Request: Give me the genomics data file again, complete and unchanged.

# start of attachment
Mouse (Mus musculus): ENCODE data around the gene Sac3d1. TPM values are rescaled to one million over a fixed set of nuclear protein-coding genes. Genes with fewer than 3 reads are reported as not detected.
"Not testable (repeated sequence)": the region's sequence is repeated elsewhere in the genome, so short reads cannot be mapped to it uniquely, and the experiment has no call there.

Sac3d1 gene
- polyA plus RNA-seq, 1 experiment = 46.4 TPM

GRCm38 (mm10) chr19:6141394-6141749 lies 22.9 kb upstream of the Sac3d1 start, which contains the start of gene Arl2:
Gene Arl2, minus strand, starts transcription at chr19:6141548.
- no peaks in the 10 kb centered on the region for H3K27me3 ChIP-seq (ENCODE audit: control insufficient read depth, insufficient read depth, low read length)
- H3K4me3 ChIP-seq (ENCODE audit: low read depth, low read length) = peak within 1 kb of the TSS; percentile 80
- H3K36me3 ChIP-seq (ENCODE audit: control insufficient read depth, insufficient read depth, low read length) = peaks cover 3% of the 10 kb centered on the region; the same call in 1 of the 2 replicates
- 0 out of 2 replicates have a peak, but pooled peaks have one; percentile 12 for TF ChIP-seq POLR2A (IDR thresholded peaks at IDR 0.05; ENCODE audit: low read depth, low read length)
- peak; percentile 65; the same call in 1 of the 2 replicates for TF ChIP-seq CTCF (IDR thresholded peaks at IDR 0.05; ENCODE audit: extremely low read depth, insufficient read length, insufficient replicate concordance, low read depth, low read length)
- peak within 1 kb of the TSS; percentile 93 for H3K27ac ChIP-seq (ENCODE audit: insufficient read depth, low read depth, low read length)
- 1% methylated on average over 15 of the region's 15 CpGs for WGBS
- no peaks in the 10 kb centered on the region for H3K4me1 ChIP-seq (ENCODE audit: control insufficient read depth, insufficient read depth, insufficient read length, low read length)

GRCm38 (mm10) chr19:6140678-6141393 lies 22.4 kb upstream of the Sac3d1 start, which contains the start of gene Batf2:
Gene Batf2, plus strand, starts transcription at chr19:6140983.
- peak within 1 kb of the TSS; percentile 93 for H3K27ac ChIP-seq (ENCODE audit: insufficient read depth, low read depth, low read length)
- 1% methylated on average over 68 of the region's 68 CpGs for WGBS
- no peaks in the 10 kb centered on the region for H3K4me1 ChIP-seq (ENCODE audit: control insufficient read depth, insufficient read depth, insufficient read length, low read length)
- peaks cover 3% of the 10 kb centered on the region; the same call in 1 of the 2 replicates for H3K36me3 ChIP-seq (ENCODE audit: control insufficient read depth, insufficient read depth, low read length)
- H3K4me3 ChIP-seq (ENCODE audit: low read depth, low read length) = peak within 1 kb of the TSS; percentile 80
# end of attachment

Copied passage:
Mouse (Mus musculus): ENCODE data around the gene Sac3d1. TPM values are rescaled to one million over a fixed set of nuclear protein-coding genes. Genes with fewer than 3 reads are reported as not detected.
"Not testable (repeated sequence)": the region's sequence is repeated elsewhere in the genome, so short reads cannot be mapped to it uniquely, and the experiment has no call there.

Sac3d1 gene
- polyA plus RNA-seq, 1 experiment = 46.4 TPM

GRCm38 (mm10) chr19:6141394-6141749 lies 22.9 kb upstream of the Sac3d1 start, which contains the start of gene Arl2:
Gene Arl2, minus strand, starts transcription at chr19:6141548.
- no peaks in the 10 kb centered on the region for H3K27me3 ChIP-seq (ENCODE audit: control insufficient read depth, insufficient read depth, low read length)
- H3K4me3 ChIP-seq (ENCODE audit: low read depth, low read length) = peak within 1 kb of the TSS; percentile 80
- H3K36me3 ChIP-seq (ENCODE audit: control insufficient read depth, insufficient read depth, low read length) = peaks cover 3% of the 10 kb centered on the region; the same call in 1 of the 2 replicates
- 0 out of 2 replicates have a peak, but pooled peaks have one; percentile 12 for TF ChIP-seq POLR2A (IDR thresholded peaks at IDR 0.05; ENCODE audit: low read depth, low read length)
- peak; percentile 65; the same call in 1 of the 2 replicates for TF ChIP-seq CTCF (IDR thresholded peaks at IDR 0.05; ENCODE audit: extremely low read depth, insufficient read length, insufficient replicate concordance, low read depth, low read length)
- peak within 1 kb of the TSS; percentile 93 for H3K27ac ChIP-seq (ENCODE audit: insufficient read depth, low read depth, low read length)
- 1% methylated on average over 15 of the region's 15 CpGs for WGBS
- no peaks in the 10 kb centered on the region for H3K4me1 ChIP-seq (ENCODE audit: control insufficient read depth, insufficient read depth, insufficient read length, low read length)

GRCm38 (mm10) chr19:6140678-6141393 lies 22.4 kb upstream of the Sac3d1 start, which contains the start of gene Batf2:
Gene Batf2, plus strand, starts transcription at chr19:6140983.
- peak within 1 kb of the TSS; percentile 93 for H3K27ac ChIP-seq (ENCODE audit: insufficient read depth, low read depth, low read length)
- 1% methylated on average over 68 of the region's 68 CpGs for WGBS
- no peaks in the 10 kb centered on the region for H3K4me1 ChIP-seq (ENCODE audit: control insufficient read depth, insufficient read depth, insufficient read length, low read length)
- peaks cover 3% of the 10 kb centered on the region; the same call in 1 of the 2 replicates for H3K36me3 ChIP-seq (ENCODE audit: control insufficient read depth, insufficient read depth, low read length)
- H3K4me3 ChIP-seq (ENCODE audit: low read depth, low read length) = peak within 1 kb of the TSS; percentile 80